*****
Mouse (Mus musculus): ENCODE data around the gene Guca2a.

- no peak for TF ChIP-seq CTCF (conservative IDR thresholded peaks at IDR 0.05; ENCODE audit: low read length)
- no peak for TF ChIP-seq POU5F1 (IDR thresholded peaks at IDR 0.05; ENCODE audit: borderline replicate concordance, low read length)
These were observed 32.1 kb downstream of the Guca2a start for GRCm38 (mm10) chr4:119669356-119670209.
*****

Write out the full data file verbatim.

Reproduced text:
Mouse (Mus musculus): ENCODE data around the gene Guca2a.

- no peak for TF ChIP-seq CTCF (conservative IDR thresholded peaks at IDR 0.05; ENCODE audit: low read length)
- no peak for TF ChIP-seq POU5F1 (IDR thresholded peaks at IDR 0.05; ENCODE audit: borderline replicate concordance, low read length)
These were observed 32.1 kb downstream of the Guca2a start for GRCm38 (mm10) chr4:119669356-119670209.